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How Often will Monstera Make a New Leaf? How to Get More?

It is always magical to witness your Monstera putting out a brand new leaf to its collection and thriving to attain true monstrous size.

The heart-shaped signature-style leaves in a Monstera plant are quite an exquisite treat for the eyes.

But when Monstera plant stops putting out more of those even when they should, it can easily get worrisome.

In an ideal condition, the Monstera plant puts out new leaves almost every 4 to 6 weeks. But the slightest mishaps in its care routine cause them to stop producing new leaves resulting in no plant growth. That said, optimal conditions can encourage faster growth of the Monstera plant.

new leaf of Monstera plant
New Monstera plant leaves grow out from the plant nodes.

Although one can not predict how many new leaves Monstera will produce, you can give them a boost.

But, if your Monstera is shy and not putting out more, read on to learn what might be causing it and tips to grow more of them.

Why is My Monstera Not Putting Out New Leaves?

A Monstera plant thriving in an ideal home with ideal care will put out new leaves every 4 to 6 weeks.

But the drastic imbalance in fundamental care factors can halt Monstera’s growth.

Now, let us dive deeper into individual major care factors that discourage plants from putting out new leaves.

1. Improper Sunlight

To maintain their monstrous stature, Monstera plants need at least 5 to 8 hours of daily bright indirect sunlight.

Monstera placed in a dark, shady place may not receive optimal light resulting in no new leaf growths.

Remember, sunlight directly impacts the energy flow in the plant due to the photosynthesis process.

sunlight needs of Monstera
Monstera prefers to avoid direct sunlight if it is not the morning sun.

Therefore, light deprivation could be the main culprit behind disabling your Monstera to put on new leaves.

On the contrary, excess exposure to direct sunlight can sunburn the delicate leaves of Monstera.

Tips to Provide Optimal Lighting 

  • Place your Monstera plants in the east or south-facing window with sheer curtains to encourage Monstera plants to make more new leaves.
  • Monsteras’ do not complain about the light source, so give them at least 10 hours of grow light.
  • Morning sunlight can work like a charm for your Monsteras, so ensure they get early sunlight.
  • Keep the plant at least 3 to 5 feet away from the window to avoid direct sunburn.
  • Protect your outdoor Monsteras from direct sunlight by covering them with a curtain in summer.
  • Give your Monsteras incandescent grow lights during winter to keep them warm while giving proper light.

In the hope of getting a new leaf, do not sunburn your Monsteras. If you have sunburnt Monstera, do not panic, as they can be treated.

Read on to learn more about light requirement for Monstera.

2. Improper Watering

Another factor that might be preventing your Monstera from putting out new leaves could be because of improper watering habits.

Monstera prefers watering every 1 to 2 weeks and does not prefer wet feet. 

Let the top few inches of the soil to be dry between waterings.

watering needs
Let the top inches of soil dry in between the watering to keep Monstera plant problem free.

Underwatered Monstera often produces droopy, wrinkling, crispy leaves, suppressing plant growth.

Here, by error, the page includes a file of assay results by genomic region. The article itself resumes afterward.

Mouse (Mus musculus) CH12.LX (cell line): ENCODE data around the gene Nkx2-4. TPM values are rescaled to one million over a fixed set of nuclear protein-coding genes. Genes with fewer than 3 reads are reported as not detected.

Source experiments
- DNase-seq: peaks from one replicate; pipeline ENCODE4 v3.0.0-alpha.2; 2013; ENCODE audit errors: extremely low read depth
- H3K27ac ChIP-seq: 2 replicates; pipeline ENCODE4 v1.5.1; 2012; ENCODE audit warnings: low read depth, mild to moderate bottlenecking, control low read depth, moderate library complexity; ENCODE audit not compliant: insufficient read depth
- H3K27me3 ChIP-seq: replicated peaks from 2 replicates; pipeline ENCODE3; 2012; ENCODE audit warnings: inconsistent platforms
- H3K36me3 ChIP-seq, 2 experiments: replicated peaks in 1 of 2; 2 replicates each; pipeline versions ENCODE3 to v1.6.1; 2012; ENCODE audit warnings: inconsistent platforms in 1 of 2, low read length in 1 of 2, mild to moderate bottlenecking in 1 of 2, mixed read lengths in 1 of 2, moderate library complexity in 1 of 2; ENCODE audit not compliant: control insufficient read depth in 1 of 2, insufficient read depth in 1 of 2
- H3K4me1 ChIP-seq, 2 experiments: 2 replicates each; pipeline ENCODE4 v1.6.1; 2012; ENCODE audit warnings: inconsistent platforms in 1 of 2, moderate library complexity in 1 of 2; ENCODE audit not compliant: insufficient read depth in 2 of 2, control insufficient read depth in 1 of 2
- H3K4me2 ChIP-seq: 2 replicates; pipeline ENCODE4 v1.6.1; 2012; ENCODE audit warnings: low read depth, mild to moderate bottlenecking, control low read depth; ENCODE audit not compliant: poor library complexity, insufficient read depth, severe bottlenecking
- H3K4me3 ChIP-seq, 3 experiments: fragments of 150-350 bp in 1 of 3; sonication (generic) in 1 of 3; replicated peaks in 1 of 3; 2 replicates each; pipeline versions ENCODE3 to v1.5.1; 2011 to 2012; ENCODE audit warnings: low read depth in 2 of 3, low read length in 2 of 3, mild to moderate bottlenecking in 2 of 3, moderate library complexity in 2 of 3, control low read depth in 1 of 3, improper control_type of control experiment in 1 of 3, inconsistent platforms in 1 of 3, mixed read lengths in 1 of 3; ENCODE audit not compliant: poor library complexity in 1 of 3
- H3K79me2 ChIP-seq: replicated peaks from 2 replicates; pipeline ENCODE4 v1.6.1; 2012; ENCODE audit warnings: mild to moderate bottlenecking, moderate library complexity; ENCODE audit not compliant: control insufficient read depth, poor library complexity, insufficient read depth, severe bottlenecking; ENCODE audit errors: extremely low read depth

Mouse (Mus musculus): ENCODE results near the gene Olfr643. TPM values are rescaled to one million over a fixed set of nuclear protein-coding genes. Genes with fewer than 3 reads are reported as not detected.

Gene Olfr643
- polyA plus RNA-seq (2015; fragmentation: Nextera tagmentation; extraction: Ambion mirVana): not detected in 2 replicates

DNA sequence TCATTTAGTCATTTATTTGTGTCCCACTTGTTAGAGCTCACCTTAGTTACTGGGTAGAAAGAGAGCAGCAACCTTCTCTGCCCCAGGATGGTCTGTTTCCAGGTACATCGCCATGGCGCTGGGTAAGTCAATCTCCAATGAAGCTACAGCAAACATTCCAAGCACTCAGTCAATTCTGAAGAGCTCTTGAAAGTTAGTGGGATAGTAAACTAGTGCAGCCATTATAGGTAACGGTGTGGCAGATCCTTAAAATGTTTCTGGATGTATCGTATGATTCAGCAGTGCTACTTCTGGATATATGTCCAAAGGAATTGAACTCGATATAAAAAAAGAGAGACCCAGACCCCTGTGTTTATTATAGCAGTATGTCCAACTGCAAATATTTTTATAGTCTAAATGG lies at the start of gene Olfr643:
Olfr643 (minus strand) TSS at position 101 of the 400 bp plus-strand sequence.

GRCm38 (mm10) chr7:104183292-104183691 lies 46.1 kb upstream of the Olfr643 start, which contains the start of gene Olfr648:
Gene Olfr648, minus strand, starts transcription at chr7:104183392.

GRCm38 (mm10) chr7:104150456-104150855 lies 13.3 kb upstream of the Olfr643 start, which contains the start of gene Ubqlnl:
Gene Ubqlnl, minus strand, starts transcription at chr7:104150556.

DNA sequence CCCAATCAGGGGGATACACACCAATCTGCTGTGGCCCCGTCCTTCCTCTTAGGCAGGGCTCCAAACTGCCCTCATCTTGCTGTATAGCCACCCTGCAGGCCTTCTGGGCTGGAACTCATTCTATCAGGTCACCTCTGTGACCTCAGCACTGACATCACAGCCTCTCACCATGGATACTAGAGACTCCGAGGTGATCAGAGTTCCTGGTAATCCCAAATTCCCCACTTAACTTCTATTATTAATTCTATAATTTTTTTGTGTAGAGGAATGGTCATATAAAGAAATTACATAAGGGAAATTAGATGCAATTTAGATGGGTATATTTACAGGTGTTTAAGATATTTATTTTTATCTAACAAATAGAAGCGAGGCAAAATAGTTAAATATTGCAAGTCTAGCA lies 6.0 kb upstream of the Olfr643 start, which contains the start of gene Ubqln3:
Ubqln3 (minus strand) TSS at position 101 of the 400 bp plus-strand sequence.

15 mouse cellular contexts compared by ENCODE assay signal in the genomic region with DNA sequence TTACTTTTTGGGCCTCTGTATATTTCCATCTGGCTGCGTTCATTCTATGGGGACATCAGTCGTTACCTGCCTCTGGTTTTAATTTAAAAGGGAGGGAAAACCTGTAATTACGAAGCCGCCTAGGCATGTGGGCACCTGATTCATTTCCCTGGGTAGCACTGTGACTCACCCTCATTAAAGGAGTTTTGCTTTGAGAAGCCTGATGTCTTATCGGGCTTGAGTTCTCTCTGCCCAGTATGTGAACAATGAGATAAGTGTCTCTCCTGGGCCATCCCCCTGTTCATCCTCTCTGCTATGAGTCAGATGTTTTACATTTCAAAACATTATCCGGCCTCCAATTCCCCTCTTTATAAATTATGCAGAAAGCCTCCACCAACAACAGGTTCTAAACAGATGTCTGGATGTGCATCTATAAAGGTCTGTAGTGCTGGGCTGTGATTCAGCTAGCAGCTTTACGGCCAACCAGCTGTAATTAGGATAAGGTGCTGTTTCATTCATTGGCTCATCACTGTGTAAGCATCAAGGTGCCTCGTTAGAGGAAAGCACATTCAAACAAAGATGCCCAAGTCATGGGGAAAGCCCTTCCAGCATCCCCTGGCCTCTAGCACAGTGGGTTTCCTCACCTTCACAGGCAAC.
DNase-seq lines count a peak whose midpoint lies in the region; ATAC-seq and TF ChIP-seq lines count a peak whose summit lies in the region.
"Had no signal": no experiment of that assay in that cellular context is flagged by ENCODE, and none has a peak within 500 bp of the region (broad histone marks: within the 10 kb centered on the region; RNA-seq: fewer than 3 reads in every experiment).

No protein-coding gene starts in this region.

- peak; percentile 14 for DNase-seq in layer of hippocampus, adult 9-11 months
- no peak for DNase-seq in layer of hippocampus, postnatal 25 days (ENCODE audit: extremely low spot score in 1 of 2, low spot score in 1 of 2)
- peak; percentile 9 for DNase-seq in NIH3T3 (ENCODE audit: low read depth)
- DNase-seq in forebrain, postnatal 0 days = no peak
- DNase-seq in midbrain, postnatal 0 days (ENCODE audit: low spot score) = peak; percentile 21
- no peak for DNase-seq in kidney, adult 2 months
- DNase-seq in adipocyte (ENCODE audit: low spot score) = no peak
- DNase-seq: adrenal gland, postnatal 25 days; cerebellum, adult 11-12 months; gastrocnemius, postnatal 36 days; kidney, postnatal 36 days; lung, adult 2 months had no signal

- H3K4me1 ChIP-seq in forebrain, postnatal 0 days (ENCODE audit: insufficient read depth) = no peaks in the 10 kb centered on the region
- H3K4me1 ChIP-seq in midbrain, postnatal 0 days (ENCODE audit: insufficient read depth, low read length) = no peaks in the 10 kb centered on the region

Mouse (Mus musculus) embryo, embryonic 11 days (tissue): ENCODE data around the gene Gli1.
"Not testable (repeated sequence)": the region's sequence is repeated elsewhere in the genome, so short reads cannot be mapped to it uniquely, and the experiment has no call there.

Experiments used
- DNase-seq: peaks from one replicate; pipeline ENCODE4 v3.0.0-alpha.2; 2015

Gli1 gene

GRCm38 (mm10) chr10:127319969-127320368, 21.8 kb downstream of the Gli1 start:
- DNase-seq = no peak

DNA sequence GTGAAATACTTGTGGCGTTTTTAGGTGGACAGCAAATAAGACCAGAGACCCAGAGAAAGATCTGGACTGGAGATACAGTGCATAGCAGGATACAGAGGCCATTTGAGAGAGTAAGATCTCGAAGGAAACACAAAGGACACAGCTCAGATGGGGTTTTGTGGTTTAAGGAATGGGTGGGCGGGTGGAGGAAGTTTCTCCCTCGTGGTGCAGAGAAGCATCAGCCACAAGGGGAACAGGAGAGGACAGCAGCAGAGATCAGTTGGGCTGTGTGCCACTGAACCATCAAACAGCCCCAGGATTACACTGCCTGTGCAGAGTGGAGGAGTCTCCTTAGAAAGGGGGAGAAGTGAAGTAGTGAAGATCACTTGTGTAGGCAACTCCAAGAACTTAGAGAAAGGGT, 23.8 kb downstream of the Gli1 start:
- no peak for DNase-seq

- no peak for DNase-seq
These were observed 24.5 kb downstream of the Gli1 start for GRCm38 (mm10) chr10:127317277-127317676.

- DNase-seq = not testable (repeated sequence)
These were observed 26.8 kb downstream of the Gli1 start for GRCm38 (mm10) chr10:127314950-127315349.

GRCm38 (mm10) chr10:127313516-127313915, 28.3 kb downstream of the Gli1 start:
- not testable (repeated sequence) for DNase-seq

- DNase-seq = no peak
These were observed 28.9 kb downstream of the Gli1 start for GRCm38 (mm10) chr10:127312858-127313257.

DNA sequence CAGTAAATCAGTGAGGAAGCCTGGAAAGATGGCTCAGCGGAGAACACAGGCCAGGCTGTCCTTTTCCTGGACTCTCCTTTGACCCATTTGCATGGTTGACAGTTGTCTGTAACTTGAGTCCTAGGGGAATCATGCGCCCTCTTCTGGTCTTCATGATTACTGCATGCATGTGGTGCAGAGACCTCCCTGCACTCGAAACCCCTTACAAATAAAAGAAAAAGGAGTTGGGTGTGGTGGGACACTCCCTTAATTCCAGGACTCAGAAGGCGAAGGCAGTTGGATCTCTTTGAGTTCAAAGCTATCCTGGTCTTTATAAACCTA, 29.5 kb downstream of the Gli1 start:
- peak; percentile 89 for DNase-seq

In contrast, overwatering causes Monstera plants to develop brown spots on yellowing leaves.

Either case highly interferes with the growth of the Monstera, resulting in no new leaf growth.

Proper Watering Tips for Monstera

  • Give your Monstera weekly watering during summer, and reduce the watering routine in the winter seasons.
  • Opt for a bottom-watering approach to water your Monstera plants to encourage better root growth.
  • Invest in a moisture meter to detect the moisture content in the soil to water accordingly.
  • Ensure the plant pot has multiple drain holes to facilitate a way out for excess water.
  • Avoid overhead watering, and if you must, avoid the leaves from getting wet.
  • Water your Monstera with rainwater or filtered water, and before using tap water, let it sit for a night.

3. Low Humidity

Monstera hails from central America’s dense, humid, and lush tropical forests demanding high humidity.

Unlike other care requirements, maintaining higher humidity is not an easy task.

Generally, Monstera plants seemingly do well at 40% relative indoor humidity level.

However, Monstera needs significantly higher humidity than its natural habitat to grow its new leaves.

Consistent humidity of 60% is also very beneficial for your Monstera, but it is still not enough.

humidity and temperature requirement
High humidity is risky as it invites various fungal diseases alongside pest invasion.

For the vigorous growth of the Monstera, the suggested humidity level is at 80%, which is identical to its ideal home.

Therefore, if your Monstera isn’t producing new leaves, it may be because of low humidity, so check the surrounding humidity regularly.

Tips to Maintain Higher Humidity

  • Invest in a good quality humidifier and keep the humidity high per the plant’s needs.
  • Mimic a mini greenhouse or terrarium for your Monsteras to induce faster growth.
  • Group your high-humidity-loving plants to maintain high humidity naturally.
  • Mist your plants daily in the morning to keep them humid throughout the day but do not overdo it.
  • Place the pebble tray underneath the Monstera plant pot, partially filled with water.
  • Relocate your Monsteras in relatively higher humid rooms like spacious kitchens and bathrooms.

Note: High humidity for a long period can invite various pests and fungal diseases that can harm the plant resulting in no new growths.

4. Nutrient Deficiency

Macronutrients like Nitrogen in the soil directly influence the foliage growth of the plant.

If your Monstera is not putting out new leaves even if you are providing them with proper care, it could be because of a lack of Nitrogen in the soil.

Generally, Monstera prefers fertilization once a month with diluted nitrous fertilizer.

When the Monstera plant lacks nutrients, the plant’s growth drastically stops along with the chlorosis of the plant leaves.